Yesterday I ventured further north on my bike than I have yet this year - to Hartlepool. For some reason I had been a bit nervous of making that journey, maybe because of a false perception of how far it was or because of fears about having to cycle on really busy roads. In fact the whole journey to Hartlepool via Cowpen Bewley Woodland Park and Ward Jackson Park, and back home via Seaton Carew beach and Saltholme, was about 33 miles, with hardly any hills (much less than have ridden several times this year), and thanks to many off-road cycle tracks I didn't have to ride on the road very much, and no busy or dangerous bits.
I set off just after 6am and my first stop was Cowpen Bewley Woodland Park. I had been thinking of having a good walk round the park in the hope of seeing a Little Owl (which was reported there several times earlier in the year although not very recently) but because of my later than planned start and the fact that I would have had to lock my bike up (no bikes allowed inside the park), which is a bit of a palaver, I just scanned around a bit from the car park (seeing a noisy Great Spotted Woodpecker and a couple of Chaffinches) before carrying on.
The next section of my route was the one I was most concerned about and was not at all sure I wouldn't have to turn back and go a different way. It was marked on the Ordnance Survey map as 'public byway with access for all vehicles' and the last time I went on one of those it turned out to be 2 kilometres of deep mud (see http://northormesbynaturalist.blogspot.com/2021/05/three-gruelling-rides-for-7-birds-plus.html for more about that). Thankfully this time it was a surfaced road/track the whole way and was actually part of the Sustrans National Cycle Network (Route 14), so was a very easy ride, with Skylarks and Yellowhammers serenading me for some of the way. Once I hit the outskirts of Hartlepool I was on suburban streets and having to stop to consult the map quite a bit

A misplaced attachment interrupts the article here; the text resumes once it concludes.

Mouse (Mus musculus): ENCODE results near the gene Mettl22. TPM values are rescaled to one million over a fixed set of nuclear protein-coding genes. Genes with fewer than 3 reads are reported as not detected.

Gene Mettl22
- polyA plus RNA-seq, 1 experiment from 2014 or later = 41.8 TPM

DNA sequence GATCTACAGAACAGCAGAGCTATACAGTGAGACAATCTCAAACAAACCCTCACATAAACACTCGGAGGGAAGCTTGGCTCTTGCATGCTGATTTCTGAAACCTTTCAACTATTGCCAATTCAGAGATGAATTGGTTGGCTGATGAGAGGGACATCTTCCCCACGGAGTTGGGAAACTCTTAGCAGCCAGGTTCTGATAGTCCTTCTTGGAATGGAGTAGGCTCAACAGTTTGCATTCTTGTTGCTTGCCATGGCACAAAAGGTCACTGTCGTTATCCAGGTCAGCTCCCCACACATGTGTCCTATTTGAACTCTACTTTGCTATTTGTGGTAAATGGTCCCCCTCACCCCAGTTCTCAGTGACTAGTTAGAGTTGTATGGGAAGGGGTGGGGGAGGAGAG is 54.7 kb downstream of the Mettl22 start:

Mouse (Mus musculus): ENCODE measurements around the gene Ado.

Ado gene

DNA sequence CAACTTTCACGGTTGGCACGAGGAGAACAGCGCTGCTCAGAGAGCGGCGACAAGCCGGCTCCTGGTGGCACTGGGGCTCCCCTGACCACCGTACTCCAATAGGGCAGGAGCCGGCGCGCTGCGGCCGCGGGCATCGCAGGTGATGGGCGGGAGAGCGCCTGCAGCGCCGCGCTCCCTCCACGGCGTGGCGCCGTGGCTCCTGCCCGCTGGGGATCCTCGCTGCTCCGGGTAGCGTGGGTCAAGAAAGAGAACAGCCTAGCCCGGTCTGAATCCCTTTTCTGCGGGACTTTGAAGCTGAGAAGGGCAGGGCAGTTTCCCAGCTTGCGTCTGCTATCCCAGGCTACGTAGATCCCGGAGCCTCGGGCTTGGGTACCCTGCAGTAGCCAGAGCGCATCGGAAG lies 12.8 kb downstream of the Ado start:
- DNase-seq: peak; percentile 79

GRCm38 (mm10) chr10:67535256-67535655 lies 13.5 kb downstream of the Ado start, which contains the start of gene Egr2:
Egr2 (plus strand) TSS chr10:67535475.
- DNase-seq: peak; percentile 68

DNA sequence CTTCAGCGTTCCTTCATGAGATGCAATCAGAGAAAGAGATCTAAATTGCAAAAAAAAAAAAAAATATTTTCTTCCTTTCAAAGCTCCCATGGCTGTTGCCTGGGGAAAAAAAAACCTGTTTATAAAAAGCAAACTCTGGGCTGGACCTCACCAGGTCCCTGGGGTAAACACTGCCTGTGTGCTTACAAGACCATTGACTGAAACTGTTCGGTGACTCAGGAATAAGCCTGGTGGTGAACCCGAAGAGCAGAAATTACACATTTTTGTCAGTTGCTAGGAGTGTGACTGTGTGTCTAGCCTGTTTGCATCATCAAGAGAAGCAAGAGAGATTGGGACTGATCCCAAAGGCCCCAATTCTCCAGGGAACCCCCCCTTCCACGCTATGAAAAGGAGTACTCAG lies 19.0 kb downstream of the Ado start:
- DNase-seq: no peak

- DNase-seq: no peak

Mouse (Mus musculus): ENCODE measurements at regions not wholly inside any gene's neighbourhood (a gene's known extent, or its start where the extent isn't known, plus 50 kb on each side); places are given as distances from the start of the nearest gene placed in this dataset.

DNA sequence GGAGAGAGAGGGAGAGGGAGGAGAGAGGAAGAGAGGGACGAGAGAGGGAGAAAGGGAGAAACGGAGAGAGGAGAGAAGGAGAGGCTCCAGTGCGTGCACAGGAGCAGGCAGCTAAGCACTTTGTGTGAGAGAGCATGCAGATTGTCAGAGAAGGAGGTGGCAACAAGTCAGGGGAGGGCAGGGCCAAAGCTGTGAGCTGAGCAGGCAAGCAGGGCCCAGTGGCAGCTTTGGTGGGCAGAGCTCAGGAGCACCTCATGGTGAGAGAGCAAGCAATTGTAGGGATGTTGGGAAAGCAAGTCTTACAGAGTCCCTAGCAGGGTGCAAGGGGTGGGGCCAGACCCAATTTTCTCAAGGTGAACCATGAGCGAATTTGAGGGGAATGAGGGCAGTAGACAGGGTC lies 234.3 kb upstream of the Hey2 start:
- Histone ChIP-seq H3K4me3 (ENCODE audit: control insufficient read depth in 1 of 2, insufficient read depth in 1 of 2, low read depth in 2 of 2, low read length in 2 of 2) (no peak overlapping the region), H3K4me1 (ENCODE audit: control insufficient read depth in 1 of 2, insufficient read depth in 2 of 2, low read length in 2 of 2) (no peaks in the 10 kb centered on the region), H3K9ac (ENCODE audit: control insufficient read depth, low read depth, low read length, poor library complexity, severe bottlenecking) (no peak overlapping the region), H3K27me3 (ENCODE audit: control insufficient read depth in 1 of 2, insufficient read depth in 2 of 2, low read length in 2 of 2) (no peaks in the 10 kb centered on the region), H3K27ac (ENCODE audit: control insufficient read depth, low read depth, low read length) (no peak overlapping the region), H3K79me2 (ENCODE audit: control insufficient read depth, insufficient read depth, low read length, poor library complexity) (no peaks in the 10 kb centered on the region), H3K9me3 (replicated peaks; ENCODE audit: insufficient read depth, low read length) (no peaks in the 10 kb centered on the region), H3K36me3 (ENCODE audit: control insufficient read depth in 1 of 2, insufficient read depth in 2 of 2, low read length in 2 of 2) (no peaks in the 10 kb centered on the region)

The next scheduled stop was Ward Jackson Park - a pleasant but not very unusual urban park, except for the fact that it has a population of Ring-necked Parakeets. This large noisy green parrot (with a viciously strong red bill) was accidentally introduced to the UK from the Indian sub-continent and is now a very familiar sight in the south-east of England. It is, thankfully, still fairly thinly spread in the north. While I was standing chatting to a man who turned out to be the father of one of the volunteers that I know (slightly) at Saltholme, I started to hear one calling loudly. It took me a while to track it down but eventually I got a couple of back-lit shots of one at the top of a tree number 150 on the NMT year list 😃😃😃.